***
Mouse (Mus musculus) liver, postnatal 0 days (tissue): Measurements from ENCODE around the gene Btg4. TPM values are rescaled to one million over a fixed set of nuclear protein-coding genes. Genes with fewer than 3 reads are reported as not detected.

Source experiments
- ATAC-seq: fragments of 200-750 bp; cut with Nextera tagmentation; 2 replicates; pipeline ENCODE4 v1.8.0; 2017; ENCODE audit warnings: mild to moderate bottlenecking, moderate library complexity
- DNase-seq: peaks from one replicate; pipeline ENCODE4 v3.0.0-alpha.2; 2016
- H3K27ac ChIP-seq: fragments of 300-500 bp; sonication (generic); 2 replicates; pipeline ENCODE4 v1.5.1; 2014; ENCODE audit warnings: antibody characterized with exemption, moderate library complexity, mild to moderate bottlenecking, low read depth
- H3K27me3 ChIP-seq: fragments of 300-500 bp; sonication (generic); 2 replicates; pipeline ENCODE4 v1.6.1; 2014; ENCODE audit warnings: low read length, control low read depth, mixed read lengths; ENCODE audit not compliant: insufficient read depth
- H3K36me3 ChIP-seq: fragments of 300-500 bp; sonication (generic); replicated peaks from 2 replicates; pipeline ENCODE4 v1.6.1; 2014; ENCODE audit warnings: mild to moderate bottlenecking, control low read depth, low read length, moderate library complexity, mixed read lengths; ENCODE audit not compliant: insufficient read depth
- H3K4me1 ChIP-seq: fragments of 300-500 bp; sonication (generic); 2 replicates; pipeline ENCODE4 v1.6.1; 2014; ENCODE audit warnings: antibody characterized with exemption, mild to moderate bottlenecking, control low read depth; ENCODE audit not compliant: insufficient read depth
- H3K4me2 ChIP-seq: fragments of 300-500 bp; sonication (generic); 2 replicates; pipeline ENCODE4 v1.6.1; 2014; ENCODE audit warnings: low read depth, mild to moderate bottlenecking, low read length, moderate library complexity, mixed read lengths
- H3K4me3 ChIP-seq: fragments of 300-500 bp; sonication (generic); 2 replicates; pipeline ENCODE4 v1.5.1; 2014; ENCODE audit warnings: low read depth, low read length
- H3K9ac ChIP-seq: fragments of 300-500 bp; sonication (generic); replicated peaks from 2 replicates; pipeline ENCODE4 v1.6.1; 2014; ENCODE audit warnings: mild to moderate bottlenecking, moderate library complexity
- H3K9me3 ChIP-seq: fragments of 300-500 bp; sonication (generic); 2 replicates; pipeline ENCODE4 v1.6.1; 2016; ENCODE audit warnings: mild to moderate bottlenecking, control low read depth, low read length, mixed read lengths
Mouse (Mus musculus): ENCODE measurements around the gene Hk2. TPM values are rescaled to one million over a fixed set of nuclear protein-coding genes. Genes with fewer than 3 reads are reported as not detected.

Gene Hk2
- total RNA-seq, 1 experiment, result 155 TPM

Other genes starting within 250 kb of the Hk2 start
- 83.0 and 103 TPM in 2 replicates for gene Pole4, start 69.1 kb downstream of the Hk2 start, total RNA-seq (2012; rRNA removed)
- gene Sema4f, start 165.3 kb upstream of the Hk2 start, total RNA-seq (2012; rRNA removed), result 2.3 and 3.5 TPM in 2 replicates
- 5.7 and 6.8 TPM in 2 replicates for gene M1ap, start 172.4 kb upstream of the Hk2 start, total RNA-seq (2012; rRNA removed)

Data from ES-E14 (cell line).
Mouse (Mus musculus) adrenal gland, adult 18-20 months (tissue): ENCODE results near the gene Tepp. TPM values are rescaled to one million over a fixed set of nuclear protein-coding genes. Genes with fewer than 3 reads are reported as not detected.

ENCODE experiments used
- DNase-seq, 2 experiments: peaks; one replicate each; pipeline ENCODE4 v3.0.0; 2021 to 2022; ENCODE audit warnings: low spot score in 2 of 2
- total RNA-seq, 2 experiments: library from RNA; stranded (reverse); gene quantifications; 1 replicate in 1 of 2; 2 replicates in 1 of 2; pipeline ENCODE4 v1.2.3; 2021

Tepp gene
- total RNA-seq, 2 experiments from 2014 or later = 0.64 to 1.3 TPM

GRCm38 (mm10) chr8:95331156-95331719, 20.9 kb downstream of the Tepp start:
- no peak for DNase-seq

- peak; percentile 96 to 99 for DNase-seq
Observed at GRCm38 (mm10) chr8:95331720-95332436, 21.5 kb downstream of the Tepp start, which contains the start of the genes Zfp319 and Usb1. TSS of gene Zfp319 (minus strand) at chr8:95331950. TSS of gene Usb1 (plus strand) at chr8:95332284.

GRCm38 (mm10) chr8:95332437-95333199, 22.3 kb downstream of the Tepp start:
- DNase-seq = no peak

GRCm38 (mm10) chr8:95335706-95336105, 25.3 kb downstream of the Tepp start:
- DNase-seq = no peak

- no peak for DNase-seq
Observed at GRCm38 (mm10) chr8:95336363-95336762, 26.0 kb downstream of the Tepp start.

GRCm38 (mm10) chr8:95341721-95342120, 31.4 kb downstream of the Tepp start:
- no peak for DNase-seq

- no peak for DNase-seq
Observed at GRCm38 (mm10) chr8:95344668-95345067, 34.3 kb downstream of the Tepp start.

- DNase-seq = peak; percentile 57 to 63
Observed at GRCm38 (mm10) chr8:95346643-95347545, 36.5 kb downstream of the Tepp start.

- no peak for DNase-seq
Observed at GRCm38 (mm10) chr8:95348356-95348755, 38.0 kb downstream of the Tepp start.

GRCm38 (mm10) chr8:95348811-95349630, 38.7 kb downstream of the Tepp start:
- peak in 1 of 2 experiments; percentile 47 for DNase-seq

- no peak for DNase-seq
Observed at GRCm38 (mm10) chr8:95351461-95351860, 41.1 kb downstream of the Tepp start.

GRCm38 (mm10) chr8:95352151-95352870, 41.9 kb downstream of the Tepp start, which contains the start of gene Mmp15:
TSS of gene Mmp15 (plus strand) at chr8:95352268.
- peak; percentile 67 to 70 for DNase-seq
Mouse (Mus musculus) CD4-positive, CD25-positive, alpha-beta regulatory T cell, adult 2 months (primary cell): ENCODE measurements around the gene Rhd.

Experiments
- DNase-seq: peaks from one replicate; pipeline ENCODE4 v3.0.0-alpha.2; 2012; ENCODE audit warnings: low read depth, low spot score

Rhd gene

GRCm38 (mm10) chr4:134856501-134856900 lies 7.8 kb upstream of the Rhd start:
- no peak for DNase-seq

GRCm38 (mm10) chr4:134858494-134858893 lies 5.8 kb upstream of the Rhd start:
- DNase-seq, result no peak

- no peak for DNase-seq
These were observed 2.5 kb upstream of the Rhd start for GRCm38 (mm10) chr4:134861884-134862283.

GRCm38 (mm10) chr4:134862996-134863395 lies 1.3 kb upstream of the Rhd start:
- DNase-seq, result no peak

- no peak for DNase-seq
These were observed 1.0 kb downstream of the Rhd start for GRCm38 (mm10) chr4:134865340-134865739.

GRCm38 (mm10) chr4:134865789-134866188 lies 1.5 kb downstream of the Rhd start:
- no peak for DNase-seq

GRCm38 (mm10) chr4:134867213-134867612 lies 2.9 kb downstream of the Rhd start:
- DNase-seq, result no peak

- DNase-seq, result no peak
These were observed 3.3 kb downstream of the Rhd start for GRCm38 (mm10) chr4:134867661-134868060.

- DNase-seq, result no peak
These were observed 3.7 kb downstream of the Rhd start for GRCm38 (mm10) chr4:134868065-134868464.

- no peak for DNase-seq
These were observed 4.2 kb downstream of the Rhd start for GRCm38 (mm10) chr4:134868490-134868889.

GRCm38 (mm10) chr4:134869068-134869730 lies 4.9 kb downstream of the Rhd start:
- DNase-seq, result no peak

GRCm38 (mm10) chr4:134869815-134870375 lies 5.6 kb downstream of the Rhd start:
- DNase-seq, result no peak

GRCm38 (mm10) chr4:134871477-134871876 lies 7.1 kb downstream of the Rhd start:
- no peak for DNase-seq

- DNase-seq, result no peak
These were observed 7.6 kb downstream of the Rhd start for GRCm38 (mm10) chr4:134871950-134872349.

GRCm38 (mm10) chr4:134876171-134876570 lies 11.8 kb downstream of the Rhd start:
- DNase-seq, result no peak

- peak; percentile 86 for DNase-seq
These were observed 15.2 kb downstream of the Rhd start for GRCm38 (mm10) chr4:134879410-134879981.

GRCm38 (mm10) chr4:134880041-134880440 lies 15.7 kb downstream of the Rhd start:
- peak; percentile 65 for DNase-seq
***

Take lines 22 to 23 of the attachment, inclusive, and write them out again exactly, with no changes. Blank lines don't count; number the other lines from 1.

ENCODE experiments used
- DNase-seq, 2 experiments: peaks; one replicate each; pipeline ENCODE4 v3.0.0; 2021 to 2022; ENCODE audit warnings: low spot score in 2 of 2